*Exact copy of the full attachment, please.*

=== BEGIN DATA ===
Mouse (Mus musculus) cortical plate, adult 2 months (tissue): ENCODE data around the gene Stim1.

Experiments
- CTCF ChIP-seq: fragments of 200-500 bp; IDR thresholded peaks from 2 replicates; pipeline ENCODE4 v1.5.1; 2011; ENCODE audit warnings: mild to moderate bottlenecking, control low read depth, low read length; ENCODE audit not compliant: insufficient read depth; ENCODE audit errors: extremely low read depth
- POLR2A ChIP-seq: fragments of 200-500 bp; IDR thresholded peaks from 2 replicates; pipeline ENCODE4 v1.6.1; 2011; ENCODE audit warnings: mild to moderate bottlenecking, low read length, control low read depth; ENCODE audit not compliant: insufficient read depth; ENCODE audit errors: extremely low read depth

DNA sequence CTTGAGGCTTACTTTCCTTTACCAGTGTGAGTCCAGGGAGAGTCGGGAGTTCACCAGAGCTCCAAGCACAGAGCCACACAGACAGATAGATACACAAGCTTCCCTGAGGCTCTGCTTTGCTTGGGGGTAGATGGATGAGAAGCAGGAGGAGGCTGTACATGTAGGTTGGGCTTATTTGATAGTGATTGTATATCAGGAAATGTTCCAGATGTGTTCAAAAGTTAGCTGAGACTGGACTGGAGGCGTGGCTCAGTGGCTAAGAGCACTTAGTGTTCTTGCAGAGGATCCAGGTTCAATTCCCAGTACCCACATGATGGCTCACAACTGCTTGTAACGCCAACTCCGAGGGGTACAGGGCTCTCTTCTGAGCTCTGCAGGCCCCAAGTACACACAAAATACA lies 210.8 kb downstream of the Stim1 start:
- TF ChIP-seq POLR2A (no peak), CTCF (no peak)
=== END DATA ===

Mouse (Mus musculus) cortical plate, adult 2 months (tissue): ENCODE data around the gene Stim1.

Experiments
- CTCF ChIP-seq: fragments of 200-500 bp; IDR thresholded peaks from 2 replicates; pipeline ENCODE4 v1.5.1; 2011; ENCODE audit warnings: mild to moderate bottlenecking, control low read depth, low read length; ENCODE audit not compliant: insufficient read depth; ENCODE audit errors: extremely low read depth
- POLR2A ChIP-seq: fragments of 200-500 bp; IDR thresholded peaks from 2 replicates; pipeline ENCODE4 v1.6.1; 2011; ENCODE audit warnings: mild to moderate bottlenecking, low read length, control low read depth; ENCODE audit not compliant: insufficient read depth; ENCODE audit errors: extremely low read depth

DNA sequence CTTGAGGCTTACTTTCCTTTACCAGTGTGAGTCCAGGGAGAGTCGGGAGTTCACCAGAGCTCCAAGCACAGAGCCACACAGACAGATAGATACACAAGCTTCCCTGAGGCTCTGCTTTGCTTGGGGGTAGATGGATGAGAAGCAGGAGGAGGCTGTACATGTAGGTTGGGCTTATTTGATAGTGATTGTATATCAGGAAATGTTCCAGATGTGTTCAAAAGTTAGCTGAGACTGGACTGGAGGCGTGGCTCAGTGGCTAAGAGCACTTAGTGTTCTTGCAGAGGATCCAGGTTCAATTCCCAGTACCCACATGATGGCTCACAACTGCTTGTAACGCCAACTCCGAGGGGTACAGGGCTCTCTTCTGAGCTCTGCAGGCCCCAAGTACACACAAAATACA lies 210.8 kb downstream of the Stim1 start:
- TF ChIP-seq POLR2A (no peak), CTCF (no peak)